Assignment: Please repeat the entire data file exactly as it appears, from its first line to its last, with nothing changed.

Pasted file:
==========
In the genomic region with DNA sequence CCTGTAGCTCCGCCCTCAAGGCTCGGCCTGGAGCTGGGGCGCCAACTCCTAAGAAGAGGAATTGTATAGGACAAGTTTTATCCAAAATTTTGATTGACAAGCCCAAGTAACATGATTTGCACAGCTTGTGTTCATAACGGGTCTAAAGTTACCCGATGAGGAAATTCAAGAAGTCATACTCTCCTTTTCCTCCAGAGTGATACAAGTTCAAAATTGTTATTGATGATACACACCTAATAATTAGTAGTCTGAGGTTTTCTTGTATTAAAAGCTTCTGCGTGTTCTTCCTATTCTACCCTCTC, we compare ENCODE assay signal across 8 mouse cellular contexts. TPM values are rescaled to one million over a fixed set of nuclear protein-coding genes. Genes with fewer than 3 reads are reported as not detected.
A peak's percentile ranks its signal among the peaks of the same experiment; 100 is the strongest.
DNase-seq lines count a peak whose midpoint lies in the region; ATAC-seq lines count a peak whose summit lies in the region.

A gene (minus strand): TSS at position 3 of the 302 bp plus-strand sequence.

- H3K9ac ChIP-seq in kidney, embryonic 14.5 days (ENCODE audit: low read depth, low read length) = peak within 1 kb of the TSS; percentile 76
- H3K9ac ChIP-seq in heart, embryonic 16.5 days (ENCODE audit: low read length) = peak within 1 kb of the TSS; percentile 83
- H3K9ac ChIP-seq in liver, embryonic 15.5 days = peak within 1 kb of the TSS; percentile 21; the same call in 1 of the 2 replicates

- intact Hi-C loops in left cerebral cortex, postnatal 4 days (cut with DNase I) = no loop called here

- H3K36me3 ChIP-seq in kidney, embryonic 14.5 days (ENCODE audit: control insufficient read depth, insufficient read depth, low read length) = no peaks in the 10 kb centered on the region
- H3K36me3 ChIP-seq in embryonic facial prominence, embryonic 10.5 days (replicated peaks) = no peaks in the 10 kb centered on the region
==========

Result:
In the genomic region with DNA sequence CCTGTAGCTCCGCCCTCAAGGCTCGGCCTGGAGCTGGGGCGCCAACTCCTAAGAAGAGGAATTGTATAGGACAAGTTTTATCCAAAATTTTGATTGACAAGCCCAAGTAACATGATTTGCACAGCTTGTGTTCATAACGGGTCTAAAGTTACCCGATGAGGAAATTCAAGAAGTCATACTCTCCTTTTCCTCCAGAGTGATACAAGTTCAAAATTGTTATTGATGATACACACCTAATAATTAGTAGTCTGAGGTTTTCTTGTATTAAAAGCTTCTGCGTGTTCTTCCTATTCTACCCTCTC, we compare ENCODE assay signal across 8 mouse cellular contexts. TPM values are rescaled to one million over a fixed set of nuclear protein-coding genes. Genes with fewer than 3 reads are reported as not detected.
A peak's percentile ranks its signal among the peaks of the same experiment; 100 is the strongest.
DNase-seq lines count a peak whose midpoint lies in the region; ATAC-seq lines count a peak whose summit lies in the region.

A gene (minus strand): TSS at position 3 of the 302 bp plus-strand sequence.

- H3K9ac ChIP-seq in kidney, embryonic 14.5 days (ENCODE audit: low read depth, low read length) = peak within 1 kb of the TSS; percentile 76
- H3K9ac ChIP-seq in heart, embryonic 16.5 days (ENCODE audit: low read length) = peak within 1 kb of the TSS; percentile 83
- H3K9ac ChIP-seq in liver, embryonic 15.5 days = peak within 1 kb of the TSS; percentile 21; the same call in 1 of the 2 replicates

- intact Hi-C loops in left cerebral cortex, postnatal 4 days (cut with DNase I) = no loop called here

- H3K36me3 ChIP-seq in kidney, embryonic 14.5 days (ENCODE audit: control insufficient read depth, insufficient read depth, low read length) = no peaks in the 10 kb centered on the region
- H3K36me3 ChIP-seq in embryonic facial prominence, embryonic 10.5 days (replicated peaks) = no peaks in the 10 kb centered on the region